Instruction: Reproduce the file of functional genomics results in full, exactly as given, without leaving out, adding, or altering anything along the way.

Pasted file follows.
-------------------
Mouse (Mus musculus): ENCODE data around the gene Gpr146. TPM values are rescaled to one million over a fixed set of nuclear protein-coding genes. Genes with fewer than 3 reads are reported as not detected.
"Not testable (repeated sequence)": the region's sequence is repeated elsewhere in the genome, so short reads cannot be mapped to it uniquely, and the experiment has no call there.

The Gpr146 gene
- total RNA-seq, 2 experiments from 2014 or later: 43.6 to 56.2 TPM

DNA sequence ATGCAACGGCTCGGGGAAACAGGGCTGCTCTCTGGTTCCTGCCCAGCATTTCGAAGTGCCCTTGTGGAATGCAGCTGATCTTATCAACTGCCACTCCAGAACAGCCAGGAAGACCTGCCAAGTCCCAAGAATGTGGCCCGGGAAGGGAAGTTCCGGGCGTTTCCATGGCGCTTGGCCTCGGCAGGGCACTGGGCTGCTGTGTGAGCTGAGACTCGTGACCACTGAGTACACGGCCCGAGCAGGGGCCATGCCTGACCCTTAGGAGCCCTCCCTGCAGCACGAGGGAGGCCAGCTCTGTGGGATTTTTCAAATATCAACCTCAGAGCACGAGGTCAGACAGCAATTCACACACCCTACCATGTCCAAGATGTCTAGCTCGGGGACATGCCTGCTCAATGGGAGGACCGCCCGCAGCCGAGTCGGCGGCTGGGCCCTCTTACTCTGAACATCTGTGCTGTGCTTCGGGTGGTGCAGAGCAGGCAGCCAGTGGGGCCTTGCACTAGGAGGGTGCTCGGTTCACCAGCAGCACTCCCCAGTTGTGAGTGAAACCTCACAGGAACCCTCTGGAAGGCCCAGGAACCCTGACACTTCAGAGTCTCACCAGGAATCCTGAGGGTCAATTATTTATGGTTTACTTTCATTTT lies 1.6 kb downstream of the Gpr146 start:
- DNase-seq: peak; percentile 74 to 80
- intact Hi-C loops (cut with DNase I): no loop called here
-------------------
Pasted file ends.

Mouse (Mus musculus): ENCODE data around the gene Gpr146. TPM values are rescaled to one million over a fixed set of nuclear protein-coding genes. Genes with fewer than 3 reads are reported as not detected.
"Not testable (repeated sequence)": the region's sequence is repeated elsewhere in the genome, so short reads cannot be mapped to it uniquely, and the experiment has no call there.

The Gpr146 gene
- total RNA-seq, 2 experiments from 2014 or later: 43.6 to 56.2 TPM

DNA sequence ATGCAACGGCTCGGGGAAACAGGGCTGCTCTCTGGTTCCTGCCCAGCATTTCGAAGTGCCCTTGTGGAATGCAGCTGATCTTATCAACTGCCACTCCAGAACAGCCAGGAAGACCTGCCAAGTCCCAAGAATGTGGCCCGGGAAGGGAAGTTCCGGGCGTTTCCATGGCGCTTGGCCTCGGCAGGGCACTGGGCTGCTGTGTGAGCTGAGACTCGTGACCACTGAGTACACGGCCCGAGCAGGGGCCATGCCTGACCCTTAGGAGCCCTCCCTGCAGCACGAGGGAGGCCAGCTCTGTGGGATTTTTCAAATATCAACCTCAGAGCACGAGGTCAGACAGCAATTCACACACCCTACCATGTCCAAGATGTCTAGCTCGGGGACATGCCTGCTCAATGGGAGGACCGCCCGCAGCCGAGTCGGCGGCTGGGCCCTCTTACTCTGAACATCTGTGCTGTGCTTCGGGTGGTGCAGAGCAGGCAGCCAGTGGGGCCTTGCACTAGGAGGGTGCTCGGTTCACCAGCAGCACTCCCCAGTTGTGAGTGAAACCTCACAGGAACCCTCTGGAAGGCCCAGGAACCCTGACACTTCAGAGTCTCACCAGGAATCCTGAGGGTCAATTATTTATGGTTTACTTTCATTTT lies 1.6 kb downstream of the Gpr146 start:
- DNase-seq: peak; percentile 74 to 80
- intact Hi-C loops (cut with DNase I): no loop called here